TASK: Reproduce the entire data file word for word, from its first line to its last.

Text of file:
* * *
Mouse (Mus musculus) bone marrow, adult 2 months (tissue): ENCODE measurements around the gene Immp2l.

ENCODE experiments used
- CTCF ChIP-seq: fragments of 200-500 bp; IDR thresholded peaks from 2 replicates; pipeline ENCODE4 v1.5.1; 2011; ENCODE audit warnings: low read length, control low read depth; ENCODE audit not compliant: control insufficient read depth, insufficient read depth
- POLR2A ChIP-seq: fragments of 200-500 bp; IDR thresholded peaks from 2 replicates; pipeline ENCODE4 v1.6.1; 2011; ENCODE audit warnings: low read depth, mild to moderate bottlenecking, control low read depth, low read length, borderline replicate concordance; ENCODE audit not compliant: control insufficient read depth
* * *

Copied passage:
Mouse (Mus musculus) bone marrow, adult 2 months (tissue): ENCODE measurements around the gene Immp2l.

ENCODE experiments used
- CTCF ChIP-seq: fragments of 200-500 bp; IDR thresholded peaks from 2 replicates; pipeline ENCODE4 v1.5.1; 2011; ENCODE audit warnings: low read length, control low read depth; ENCODE audit not compliant: control insufficient read depth, insufficient read depth
- POLR2A ChIP-seq: fragments of 200-500 bp; IDR thresholded peaks from 2 replicates; pipeline ENCODE4 v1.6.1; 2011; ENCODE audit warnings: low read depth, mild to moderate bottlenecking, control low read depth, low read length, borderline replicate concordance; ENCODE audit not compliant: control insufficient read depth